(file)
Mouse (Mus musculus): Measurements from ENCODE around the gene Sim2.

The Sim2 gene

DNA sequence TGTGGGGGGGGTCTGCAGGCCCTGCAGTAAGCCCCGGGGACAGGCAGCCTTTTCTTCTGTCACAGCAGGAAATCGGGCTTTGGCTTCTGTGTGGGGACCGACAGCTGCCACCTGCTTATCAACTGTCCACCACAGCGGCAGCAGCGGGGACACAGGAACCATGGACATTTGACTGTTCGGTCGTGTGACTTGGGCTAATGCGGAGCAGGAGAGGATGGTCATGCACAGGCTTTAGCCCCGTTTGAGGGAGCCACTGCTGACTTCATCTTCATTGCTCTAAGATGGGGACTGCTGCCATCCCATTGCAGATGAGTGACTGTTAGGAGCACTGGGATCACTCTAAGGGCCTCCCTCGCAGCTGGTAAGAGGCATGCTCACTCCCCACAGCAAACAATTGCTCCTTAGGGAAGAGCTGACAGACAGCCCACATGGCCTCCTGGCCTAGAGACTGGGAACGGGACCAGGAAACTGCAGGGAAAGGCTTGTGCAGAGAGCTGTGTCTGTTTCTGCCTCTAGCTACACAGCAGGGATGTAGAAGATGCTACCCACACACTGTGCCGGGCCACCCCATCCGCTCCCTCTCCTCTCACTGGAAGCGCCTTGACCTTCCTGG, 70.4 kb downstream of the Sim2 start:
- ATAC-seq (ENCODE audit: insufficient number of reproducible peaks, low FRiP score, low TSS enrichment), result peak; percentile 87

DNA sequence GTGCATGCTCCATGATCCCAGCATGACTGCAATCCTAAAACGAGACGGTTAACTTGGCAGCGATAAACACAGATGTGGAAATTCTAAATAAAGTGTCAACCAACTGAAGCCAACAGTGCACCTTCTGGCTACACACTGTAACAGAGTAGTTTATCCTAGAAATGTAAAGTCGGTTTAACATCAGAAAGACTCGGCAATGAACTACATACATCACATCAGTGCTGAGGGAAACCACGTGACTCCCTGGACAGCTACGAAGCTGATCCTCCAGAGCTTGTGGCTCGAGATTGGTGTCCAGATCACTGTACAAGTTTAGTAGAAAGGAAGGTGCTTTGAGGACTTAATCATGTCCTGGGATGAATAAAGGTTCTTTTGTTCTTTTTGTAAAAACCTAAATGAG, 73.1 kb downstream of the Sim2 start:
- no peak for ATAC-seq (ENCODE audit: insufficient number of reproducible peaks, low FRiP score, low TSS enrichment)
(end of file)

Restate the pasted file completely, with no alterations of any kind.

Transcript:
Mouse (Mus musculus): Measurements from ENCODE around the gene Sim2.

The Sim2 gene

DNA sequence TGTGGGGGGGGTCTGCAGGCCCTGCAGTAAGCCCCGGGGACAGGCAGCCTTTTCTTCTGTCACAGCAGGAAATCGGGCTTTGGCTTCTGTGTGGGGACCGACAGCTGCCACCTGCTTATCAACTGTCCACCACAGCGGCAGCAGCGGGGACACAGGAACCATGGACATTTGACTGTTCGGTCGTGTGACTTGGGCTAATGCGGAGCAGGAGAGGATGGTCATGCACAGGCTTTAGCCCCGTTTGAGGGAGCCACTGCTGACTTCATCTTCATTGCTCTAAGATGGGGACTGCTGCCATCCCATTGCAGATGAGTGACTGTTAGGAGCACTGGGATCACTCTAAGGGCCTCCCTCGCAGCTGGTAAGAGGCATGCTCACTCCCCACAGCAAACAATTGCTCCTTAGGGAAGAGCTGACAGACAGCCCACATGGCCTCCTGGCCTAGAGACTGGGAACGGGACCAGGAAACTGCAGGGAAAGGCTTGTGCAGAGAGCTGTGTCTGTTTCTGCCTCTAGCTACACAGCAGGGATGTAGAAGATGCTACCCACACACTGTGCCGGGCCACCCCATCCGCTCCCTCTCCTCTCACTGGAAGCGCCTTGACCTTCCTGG, 70.4 kb downstream of the Sim2 start:
- ATAC-seq (ENCODE audit: insufficient number of reproducible peaks, low FRiP score, low TSS enrichment), result peak; percentile 87

DNA sequence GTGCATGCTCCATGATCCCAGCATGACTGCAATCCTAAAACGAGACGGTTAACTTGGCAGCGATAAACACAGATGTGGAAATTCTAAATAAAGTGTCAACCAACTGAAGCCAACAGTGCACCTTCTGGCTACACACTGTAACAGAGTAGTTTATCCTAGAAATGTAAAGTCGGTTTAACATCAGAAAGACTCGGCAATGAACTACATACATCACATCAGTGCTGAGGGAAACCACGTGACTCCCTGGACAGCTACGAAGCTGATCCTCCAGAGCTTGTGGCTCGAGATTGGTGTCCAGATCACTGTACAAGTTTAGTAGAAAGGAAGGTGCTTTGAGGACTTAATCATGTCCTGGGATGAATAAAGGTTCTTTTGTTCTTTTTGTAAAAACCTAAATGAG, 73.1 kb downstream of the Sim2 start:
- no peak for ATAC-seq (ENCODE audit: insufficient number of reproducible peaks, low FRiP score, low TSS enrichment)